Expertise is expensive, so it’s much cheaper to recycle a PR company’s press releases for clicks than investigate the facts. This is why a new generation of ‘policy institutes’ has risen – organizations that, in some cases, are really PR fronts for tech vendors and multinational companies (see diginomica, passim). In the absence of anyone to hold them to account, therefore, vendors are free to nudge discussions towards their own interests.

Plus, we live in an economy of attention-seekers, where extreme opinions generate a snowball effect – even to criticize a tweet is to draw attention to it, which increases its power. As a result, many publishers are no longer in a lucrative information game, but are really adrift in an overcrowded market in which the sole aim is to hold people’s attention for a few seconds – by any means necessary.

AI can only speed up these trends, though fact checkers and community notes are spreading too.

Madeline Carr is Professor of Global Politics and Cybersecurity at UCL. While acknowledging Strick’s point about the deliberate misuse of technology to persecute minorities and spread disinformation, she said:

We don't want to lose sight of the incredible potential of this technology too. Think about the [UN] Sustainable Development Goals, and how we could use AI to further those goals and promote reaching them. The potential is incredible – on pretty much every one of the 17 goals. But if we are unable to address these cybersecurity concerns, there would be a massive opportunity cost – the things that we could have done, but were unable to do because we couldn’t address those issues.

She added:

In the context of democracy, the real risk is this: the possible loss of public confidence in legitimate public authority. It comes very much down to the role that, until the last 20 years, the media played in a democracy, which was really to hold power to account and do the kind of investigative work that Ben is describing. To act as a mediator between civil society and power.

As noted above, that is partly because traditional media have broken apart and are floating in a stream of attention-seekers, some of whom see economic advantage in promoting distrust in mainstream information sources. But equally, we should acknowledge that social platforms and AI have given everyone a voice that could match the reach of a multi-national.

The key is always to think critically, Professor Carr continued:

Remember those heady days of Twitter and the Arab Spring? I clearly remember saying to my parents, ‘My God, people are tweeting from Tahrir Square [focal point of the 2011 uprising against Egyptian President Hosni Mubarak]. Isn’t it amazing that we can get news immediately from people on the ground!’ But then a couple of days later, I remember thinking, ‘Why are they all tweeting in English?’ This was the first time it had occurred to me [that things might not always be as they appeared]. And we spent the next 14 years undermining the platform of the media in our society. And, of course, AI can accelerate these challenges. But we've laid the groundwork, because the whole economic model of news production is so challenging now.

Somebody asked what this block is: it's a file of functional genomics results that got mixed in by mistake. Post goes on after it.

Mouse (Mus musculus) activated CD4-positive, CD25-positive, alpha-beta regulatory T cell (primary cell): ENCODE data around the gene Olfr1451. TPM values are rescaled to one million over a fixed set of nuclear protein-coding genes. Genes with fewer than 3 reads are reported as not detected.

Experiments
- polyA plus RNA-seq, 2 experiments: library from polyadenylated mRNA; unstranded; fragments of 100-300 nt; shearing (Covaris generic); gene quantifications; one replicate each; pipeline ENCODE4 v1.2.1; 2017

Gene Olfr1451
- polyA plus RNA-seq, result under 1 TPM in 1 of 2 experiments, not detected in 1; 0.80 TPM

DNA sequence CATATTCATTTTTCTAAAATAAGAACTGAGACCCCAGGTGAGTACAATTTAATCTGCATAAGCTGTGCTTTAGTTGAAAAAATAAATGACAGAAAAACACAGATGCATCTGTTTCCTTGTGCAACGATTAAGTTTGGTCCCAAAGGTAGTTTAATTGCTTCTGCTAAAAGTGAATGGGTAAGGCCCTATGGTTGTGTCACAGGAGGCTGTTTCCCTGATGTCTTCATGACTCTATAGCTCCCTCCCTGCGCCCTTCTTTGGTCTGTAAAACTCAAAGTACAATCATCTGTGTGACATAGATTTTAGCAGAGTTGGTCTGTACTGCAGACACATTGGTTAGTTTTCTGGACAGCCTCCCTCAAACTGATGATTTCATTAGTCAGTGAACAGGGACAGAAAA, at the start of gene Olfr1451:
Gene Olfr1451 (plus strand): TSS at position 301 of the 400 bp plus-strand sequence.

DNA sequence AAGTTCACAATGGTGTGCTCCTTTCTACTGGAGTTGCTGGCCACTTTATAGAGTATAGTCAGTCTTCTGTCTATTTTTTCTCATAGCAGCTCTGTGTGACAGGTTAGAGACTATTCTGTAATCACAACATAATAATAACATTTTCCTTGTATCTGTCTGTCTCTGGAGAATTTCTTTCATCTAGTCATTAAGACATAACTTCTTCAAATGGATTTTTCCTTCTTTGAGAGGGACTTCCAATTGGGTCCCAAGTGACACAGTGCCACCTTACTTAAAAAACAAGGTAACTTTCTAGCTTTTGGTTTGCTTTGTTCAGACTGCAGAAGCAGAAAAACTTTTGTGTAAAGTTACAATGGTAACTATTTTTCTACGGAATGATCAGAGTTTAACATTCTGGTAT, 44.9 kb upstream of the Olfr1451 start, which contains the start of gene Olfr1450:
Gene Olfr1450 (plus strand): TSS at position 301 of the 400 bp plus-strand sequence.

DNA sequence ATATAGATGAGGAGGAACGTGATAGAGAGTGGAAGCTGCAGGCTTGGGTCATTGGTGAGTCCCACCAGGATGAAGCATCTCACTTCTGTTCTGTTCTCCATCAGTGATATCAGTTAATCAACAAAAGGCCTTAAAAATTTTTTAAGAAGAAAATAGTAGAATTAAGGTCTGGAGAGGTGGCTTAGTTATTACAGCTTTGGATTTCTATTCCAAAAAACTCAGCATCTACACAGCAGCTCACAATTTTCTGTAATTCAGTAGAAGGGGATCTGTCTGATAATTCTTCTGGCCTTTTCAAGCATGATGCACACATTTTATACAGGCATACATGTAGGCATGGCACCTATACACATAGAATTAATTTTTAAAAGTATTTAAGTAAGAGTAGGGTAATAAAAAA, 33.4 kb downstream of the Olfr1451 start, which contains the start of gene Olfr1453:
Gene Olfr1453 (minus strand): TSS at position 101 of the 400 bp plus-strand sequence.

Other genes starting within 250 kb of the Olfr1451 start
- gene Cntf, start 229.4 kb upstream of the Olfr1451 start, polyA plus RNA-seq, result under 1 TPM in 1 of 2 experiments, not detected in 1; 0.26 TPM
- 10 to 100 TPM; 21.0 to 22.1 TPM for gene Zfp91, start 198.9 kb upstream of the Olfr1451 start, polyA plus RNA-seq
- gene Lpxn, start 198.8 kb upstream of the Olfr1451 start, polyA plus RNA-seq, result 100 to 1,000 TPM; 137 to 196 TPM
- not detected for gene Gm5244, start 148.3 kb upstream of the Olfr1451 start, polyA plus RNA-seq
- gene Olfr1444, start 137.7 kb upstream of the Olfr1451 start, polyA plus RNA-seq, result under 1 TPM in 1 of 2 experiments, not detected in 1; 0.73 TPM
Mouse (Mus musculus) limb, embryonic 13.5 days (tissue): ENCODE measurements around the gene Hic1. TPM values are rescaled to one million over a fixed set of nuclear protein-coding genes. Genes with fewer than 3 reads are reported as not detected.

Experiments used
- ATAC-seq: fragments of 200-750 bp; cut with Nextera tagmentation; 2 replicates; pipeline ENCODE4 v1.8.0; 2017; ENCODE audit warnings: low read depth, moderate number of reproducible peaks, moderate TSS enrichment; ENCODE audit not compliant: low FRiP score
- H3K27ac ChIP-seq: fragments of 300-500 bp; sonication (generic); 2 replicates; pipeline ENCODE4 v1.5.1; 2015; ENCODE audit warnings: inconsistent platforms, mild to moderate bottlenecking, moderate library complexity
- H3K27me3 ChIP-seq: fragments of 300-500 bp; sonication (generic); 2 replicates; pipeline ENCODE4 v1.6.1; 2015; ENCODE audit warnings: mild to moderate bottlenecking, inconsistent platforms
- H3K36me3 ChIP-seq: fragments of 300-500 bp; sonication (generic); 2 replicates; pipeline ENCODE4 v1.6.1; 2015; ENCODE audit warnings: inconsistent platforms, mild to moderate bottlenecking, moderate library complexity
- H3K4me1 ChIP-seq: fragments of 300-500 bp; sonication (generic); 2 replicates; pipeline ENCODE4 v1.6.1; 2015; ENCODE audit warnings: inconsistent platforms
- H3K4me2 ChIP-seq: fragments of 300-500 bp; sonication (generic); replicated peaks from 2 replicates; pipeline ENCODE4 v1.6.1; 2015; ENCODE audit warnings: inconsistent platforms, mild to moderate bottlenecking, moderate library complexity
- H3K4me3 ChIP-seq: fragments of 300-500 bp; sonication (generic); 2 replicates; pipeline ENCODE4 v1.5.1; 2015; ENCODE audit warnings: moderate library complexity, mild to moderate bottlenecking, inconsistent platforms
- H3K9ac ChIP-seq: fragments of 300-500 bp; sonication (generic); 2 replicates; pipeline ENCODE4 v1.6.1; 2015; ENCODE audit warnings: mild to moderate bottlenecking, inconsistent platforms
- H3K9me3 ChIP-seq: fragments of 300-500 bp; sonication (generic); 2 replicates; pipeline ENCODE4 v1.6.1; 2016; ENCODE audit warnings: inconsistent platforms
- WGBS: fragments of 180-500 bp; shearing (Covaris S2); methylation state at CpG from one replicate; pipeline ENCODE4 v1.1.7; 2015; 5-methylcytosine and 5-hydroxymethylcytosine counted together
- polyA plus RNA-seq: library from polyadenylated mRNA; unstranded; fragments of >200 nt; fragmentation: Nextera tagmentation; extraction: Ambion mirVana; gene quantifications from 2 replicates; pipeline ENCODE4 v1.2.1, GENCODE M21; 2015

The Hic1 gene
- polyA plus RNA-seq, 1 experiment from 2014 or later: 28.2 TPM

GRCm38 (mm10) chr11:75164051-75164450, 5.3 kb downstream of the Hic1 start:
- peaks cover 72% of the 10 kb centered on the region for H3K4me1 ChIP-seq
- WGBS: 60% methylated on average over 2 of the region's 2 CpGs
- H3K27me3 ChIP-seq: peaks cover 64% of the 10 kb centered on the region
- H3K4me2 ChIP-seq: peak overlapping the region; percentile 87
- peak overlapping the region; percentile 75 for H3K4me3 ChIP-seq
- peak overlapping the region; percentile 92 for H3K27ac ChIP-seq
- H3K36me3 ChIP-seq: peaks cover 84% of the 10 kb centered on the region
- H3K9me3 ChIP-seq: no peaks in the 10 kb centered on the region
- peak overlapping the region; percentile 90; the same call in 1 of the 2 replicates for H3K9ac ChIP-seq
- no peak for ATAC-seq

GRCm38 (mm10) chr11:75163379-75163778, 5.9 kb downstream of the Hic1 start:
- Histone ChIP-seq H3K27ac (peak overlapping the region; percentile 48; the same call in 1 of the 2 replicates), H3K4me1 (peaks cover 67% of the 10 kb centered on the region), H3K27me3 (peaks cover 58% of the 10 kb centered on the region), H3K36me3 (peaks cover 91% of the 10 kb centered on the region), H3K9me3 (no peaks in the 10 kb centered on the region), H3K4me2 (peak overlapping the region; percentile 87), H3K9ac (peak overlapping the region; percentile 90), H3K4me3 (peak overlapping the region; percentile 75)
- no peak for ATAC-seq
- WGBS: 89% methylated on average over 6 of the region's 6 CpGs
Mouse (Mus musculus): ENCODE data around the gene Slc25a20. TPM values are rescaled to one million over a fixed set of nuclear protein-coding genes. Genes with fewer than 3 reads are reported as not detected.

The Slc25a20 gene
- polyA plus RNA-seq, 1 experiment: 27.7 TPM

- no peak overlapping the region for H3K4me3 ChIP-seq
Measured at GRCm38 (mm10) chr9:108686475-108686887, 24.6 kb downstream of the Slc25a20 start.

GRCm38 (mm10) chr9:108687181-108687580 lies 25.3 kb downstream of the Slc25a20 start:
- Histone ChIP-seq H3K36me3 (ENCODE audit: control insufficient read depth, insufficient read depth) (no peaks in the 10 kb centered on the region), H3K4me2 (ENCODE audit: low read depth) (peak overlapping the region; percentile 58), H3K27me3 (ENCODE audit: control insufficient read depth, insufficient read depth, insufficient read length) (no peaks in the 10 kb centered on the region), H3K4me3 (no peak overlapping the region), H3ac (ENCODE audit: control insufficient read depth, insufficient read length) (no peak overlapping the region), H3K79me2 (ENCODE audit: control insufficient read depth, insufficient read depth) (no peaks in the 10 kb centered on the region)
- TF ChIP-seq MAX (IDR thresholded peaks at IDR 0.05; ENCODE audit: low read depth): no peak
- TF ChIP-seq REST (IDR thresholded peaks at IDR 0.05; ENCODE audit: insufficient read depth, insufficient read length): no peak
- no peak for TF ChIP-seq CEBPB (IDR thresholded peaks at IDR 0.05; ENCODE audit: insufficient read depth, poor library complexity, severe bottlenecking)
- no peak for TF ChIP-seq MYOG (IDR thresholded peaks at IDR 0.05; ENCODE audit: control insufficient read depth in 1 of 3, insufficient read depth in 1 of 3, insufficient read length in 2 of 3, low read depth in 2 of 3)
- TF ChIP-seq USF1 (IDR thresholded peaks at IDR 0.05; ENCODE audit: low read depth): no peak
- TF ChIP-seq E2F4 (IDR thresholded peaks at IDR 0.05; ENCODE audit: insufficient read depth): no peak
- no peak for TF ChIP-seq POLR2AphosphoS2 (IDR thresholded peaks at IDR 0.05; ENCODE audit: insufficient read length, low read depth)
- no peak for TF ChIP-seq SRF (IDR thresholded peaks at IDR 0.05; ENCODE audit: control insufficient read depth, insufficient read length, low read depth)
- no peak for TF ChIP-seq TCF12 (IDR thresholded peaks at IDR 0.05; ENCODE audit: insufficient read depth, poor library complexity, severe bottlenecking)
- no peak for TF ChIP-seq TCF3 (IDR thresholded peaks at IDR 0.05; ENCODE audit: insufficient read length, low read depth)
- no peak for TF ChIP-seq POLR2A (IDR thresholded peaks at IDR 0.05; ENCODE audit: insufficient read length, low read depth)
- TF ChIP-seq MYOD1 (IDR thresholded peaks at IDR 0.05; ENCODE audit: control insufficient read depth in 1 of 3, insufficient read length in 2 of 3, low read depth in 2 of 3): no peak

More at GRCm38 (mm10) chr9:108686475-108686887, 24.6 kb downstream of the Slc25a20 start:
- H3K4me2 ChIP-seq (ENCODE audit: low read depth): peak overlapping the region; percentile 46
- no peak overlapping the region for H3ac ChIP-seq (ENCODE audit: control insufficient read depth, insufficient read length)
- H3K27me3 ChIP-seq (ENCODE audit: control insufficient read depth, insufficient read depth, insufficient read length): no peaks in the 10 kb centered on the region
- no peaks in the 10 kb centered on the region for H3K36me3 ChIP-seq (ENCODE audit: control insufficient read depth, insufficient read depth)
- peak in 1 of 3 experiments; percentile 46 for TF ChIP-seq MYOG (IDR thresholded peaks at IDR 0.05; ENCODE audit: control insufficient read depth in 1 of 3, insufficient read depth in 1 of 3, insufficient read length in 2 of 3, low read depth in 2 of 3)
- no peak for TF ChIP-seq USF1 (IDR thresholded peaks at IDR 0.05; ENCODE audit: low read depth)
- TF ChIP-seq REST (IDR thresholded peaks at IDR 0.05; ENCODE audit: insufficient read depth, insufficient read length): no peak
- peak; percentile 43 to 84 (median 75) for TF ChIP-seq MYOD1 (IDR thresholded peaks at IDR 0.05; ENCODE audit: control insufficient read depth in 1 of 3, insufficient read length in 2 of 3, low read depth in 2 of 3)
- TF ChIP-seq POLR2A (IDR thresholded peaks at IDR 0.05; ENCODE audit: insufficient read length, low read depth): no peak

People now have a lot of difficulty – or find it impossible – to distinguish between what is legitimate – what is the truth and what is a legitimate news source – and what is fabricated. And this is why we have so much anxiety now about elections. Post the January 6 attacks, there is a kind of fragile foundation for authority, and for belief in authority. And when that crumbles, if an election doesn't go the way they wanted it to, how many people will believe that the election was rigged? This is a problem that used to only occur in developing countries. It is not something that we have had to face before.

Then she added:

With AI, the big difference – and I have studied technological policy and trends from the last 50 years – is that this is the only time I've ever seen human beings at the centre of the discussion. And the impact on human beings. So, this focus – let’s not say the obsession with AI ethics, but how much time we spend talking about AI ethics – is good. Perhaps it can become tedious, but it's good. This moment… we're talking about it. And I think that's very healthy.

Vulnerability 

Carme Colomina is Research Fellow at the Barcelona Centre for International Affairs. She said:

There is a degree of vulnerability with Artificial Intelligence that didn't exist before. Because the capacity for manipulation – not just classical disinformation – with deep fakes and the manipulation of video, goes far beyond the idea of mistrust. That’s because it's not just that we don't believe in what we see, it’s that we don't believe in our capacity to realise what's true or not. And the second challenge is, who is responsible for using it? We are always talking about individuals, but political parties are also using these techniques to boost their messages. And those are the parties that, when in government, also try to regulate.

We do need to talk to the innovators, to the industry. Because, at the end of the day, what is artificial intelligence? Is it a tool, or is it a system? If it’s a tool, then you can make a regulation for it. But if it's a system, then you have to talk to those who are developing it. And the problem is, artificial intelligence legislation now is treating AI mainly as a tool, because it's regulating the users, but not the core of the technology. And we still don't know how to deal with that. We still don't have the capacity, the influence, or even the consensus, to deal with that.

My take

A fascinating discussion from a worthy event. But are we any nearer to finding solutions to these problems? That is another matter entirely. It has been suggested in recent years that one reason we might be alone in the universe is that other civilisations may have reached exactly the same point with AI and imploded in a mess of insoluble contradictions.

On that note, good luck. Vote wisely, critically, and with your conscience, and hope that men with guns don’t knock on your door the next day.